The coach passenger is king — perhaps for the first time ever — as airlines scramble for a larger share of the booming leisure travel market.
What’s happening: As the pandemic wanes, major carriers that traditionally make most of their money off premium business travel have shifted their attention to wooing vacationers.
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Meanwhile, discount carriers famous for selling cheap seats to popular destinations are beefing up to defend their turf.
The winners: consumers itching to visit family and friends, or explore the country, after being stuck at home for two years.
Driving the news: Spirit Airlines and Frontier Group are merging in a $2.9 billion deal that will create the fifth-largest U.S. airline.
The two carriers are known for their rock-bottom prices and no-frills service — not to mention consumer complaints about add-ons for everything from reserved seats to carry-on baggage and snacks.
They said in a statement that the deal would save $1 billion a year for consumers through lower prices and create “America’s most competitive ultra-low fare airline.”
The combination of the country’s two largest budget carriers will help them compete against American, Delta, United and Southwest, which together control about 80% of the U.S. air travel market.
Rather than layoffs, the companies said they expect to hire another 10,000 workers by 2026, on top of their existing 15,000 employees combined.
The merger could have far-reaching consequences by promoting lower fares for leisure travel, industry experts say.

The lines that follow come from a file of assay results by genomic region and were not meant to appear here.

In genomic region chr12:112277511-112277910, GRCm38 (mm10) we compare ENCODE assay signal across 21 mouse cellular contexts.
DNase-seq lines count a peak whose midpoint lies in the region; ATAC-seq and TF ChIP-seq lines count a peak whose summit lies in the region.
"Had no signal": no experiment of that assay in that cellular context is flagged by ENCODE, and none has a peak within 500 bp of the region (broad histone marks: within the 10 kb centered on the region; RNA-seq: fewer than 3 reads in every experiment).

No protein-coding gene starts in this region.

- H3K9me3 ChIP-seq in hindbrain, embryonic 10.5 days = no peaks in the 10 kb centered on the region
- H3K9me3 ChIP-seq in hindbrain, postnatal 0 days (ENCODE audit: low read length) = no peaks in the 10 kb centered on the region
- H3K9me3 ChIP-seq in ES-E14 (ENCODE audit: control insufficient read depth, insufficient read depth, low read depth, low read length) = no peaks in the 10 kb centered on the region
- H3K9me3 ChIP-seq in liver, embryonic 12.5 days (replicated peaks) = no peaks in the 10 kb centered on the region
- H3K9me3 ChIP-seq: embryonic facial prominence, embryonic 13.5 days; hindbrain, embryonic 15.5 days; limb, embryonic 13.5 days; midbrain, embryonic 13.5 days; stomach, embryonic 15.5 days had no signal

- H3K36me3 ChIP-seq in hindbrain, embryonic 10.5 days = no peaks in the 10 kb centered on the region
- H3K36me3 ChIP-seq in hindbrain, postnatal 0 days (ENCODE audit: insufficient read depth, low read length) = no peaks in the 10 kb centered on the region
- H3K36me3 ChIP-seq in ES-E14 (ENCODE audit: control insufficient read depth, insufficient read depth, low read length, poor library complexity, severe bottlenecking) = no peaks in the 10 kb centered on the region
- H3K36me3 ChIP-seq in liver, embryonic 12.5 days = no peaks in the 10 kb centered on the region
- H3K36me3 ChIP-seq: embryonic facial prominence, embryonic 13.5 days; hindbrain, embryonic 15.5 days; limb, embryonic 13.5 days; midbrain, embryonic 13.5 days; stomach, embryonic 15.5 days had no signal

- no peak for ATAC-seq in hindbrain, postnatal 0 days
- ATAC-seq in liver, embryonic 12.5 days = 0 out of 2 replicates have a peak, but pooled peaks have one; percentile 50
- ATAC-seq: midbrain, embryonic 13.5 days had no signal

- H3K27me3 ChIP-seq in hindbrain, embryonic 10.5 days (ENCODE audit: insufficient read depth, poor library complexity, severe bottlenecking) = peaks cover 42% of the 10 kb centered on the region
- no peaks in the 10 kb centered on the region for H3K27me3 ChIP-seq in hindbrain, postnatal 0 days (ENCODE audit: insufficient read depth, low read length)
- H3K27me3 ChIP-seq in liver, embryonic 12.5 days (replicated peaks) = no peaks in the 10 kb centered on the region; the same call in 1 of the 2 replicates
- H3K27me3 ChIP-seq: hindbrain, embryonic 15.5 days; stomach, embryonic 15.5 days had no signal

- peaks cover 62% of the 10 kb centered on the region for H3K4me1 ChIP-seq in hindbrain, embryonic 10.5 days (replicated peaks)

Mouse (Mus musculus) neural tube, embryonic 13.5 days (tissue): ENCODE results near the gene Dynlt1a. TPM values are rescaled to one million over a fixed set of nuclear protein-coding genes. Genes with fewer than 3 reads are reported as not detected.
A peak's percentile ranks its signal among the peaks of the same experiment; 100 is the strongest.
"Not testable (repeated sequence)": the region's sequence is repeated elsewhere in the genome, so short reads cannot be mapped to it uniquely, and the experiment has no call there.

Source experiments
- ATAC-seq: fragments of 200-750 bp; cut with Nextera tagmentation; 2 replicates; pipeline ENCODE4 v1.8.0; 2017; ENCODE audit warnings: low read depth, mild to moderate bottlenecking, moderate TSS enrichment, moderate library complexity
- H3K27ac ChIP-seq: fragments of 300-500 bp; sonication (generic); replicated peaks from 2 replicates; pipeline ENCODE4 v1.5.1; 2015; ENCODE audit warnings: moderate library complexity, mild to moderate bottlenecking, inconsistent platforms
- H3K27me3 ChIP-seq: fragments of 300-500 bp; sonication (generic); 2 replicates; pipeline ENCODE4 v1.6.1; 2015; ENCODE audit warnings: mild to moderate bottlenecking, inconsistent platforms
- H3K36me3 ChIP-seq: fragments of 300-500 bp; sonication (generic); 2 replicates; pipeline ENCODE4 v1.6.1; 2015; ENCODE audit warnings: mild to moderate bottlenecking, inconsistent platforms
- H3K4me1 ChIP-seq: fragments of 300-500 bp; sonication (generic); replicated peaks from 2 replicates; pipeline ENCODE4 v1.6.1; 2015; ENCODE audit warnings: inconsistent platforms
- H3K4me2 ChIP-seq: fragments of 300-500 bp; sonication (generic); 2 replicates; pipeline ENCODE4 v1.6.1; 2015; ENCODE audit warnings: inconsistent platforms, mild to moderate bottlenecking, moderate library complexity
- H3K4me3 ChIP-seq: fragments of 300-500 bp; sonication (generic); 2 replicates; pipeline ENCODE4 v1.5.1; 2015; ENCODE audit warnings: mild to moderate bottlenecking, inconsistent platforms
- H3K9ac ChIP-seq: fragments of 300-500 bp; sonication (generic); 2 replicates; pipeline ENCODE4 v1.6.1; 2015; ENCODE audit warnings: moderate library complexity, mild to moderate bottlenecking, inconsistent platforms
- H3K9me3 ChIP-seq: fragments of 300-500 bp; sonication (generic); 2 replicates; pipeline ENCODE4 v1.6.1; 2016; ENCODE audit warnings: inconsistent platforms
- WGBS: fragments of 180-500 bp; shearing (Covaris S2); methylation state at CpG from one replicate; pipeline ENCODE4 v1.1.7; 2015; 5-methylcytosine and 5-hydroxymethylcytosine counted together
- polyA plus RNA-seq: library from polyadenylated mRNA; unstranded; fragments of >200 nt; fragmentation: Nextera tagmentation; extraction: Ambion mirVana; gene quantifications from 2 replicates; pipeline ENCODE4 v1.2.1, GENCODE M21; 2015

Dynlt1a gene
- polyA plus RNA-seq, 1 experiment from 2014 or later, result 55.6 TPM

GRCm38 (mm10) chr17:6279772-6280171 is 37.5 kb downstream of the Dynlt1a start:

“You’ll see a shift in how they compete for those clients and that could be a good thing for leisure travelers,” says Anthony Jackson, leader of Deloitte’s U.S. airlines practice.
“It’s rare to see this kind of consolidation be a positive for consumers,” said David Slotnick, who covers the airline business for The Points Guy.
Where it stands: Airline fares adjusted for inflation remain 18% below 2019 levels, while overall U.S. inflation is up 6% from 2019-2021, per Airlines for America data.
Jet fuel prices have risen sharply during that period, but so far, airlines are not passing on the extra cost to passengers.
The big picture: Leisure travel has recovered more quickly from the pandemic slump, which is why the ultra-low-cost carriers — Allegiant, Frontier and Spirit — have grown the fastest, while big carriers like Delta and United are still lagging.
Spirit’s first-quarter travel capacity — measured in available seat miles — is up 21.8% over the same period in 2019. Frontier is up 26.6%, while Allegiant is up 28.9%, according to Cirium data published by Airlines for America.
Delta, meanwhile, is down 16% and United is down 17.3% compared to pre-pandemic capacity.
Between the lines: Big carriers have sought to capitalize on the leisure rebound by adding more direct flights to popular vacation destinations like Florida, the Caribbean and Western ski resorts.
Yes, but: With stronger competition from a combined Frontier-Spirit, “this is a lever they won’t be able to pull as easily next time,” says Slotnick.
Meanwhile, two new low-cost airlines catering to leisure travelers, Breeze and Avelo, have also popped up during the pandemic.
What to watch: The Frontier-Spirit deal could face pushback from the U.S. Justice Department, which sued to prevent a domestic alliance between American and JetBlue — arguing that the agreement would drive up prices and reduce competition.
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